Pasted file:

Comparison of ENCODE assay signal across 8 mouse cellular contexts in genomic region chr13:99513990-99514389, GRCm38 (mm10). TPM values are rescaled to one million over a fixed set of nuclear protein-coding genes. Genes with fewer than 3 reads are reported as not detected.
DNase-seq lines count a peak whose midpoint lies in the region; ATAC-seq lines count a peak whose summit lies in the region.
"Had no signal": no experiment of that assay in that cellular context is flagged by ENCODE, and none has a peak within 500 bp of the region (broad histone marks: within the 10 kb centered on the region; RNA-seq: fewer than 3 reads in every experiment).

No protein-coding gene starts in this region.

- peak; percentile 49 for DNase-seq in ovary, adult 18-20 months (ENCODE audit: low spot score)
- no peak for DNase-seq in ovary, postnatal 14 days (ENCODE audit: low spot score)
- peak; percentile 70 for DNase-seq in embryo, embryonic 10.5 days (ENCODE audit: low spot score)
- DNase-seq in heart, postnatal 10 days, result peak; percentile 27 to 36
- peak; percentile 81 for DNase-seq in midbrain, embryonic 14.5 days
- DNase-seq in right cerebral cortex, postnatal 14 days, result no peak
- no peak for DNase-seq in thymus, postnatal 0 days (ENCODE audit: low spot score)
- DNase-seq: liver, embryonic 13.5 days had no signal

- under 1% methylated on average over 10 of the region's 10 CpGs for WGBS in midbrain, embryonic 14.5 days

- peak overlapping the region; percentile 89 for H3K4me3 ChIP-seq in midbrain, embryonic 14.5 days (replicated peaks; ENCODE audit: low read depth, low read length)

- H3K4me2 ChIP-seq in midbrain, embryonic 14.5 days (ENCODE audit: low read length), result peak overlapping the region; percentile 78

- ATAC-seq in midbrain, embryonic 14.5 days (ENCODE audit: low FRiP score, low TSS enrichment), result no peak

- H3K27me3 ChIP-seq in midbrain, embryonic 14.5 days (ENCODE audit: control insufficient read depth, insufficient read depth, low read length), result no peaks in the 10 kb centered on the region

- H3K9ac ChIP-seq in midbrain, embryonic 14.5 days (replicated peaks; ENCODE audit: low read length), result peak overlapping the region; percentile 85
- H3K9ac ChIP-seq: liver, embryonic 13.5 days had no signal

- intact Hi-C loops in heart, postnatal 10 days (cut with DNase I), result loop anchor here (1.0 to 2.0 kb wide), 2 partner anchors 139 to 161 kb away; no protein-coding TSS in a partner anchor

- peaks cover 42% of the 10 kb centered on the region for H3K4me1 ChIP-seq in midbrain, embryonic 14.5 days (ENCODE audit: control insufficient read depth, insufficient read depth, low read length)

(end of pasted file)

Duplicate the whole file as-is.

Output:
Comparison of ENCODE assay signal across 8 mouse cellular contexts in genomic region chr13:99513990-99514389, GRCm38 (mm10). TPM values are rescaled to one million over a fixed set of nuclear protein-coding genes. Genes with fewer than 3 reads are reported as not detected.
DNase-seq lines count a peak whose midpoint lies in the region; ATAC-seq lines count a peak whose summit lies in the region.
"Had no signal": no experiment of that assay in that cellular context is flagged by ENCODE, and none has a peak within 500 bp of the region (broad histone marks: within the 10 kb centered on the region; RNA-seq: fewer than 3 reads in every experiment).

No protein-coding gene starts in this region.

- peak; percentile 49 for DNase-seq in ovary, adult 18-20 months (ENCODE audit: low spot score)
- no peak for DNase-seq in ovary, postnatal 14 days (ENCODE audit: low spot score)
- peak; percentile 70 for DNase-seq in embryo, embryonic 10.5 days (ENCODE audit: low spot score)
- DNase-seq in heart, postnatal 10 days, result peak; percentile 27 to 36
- peak; percentile 81 for DNase-seq in midbrain, embryonic 14.5 days
- DNase-seq in right cerebral cortex, postnatal 14 days, result no peak
- no peak for DNase-seq in thymus, postnatal 0 days (ENCODE audit: low spot score)
- DNase-seq: liver, embryonic 13.5 days had no signal

- under 1% methylated on average over 10 of the region's 10 CpGs for WGBS in midbrain, embryonic 14.5 days

- peak overlapping the region; percentile 89 for H3K4me3 ChIP-seq in midbrain, embryonic 14.5 days (replicated peaks; ENCODE audit: low read depth, low read length)

- H3K4me2 ChIP-seq in midbrain, embryonic 14.5 days (ENCODE audit: low read length), result peak overlapping the region; percentile 78

- ATAC-seq in midbrain, embryonic 14.5 days (ENCODE audit: low FRiP score, low TSS enrichment), result no peak

- H3K27me3 ChIP-seq in midbrain, embryonic 14.5 days (ENCODE audit: control insufficient read depth, insufficient read depth, low read length), result no peaks in the 10 kb centered on the region

- H3K9ac ChIP-seq in midbrain, embryonic 14.5 days (replicated peaks; ENCODE audit: low read length), result peak overlapping the region; percentile 85
- H3K9ac ChIP-seq: liver, embryonic 13.5 days had no signal

- intact Hi-C loops in heart, postnatal 10 days (cut with DNase I), result loop anchor here (1.0 to 2.0 kb wide), 2 partner anchors 139 to 161 kb away; no protein-coding TSS in a partner anchor

- peaks cover 42% of the 10 kb centered on the region for H3K4me1 ChIP-seq in midbrain, embryonic 14.5 days (ENCODE audit: control insufficient read depth, insufficient read depth, low read length)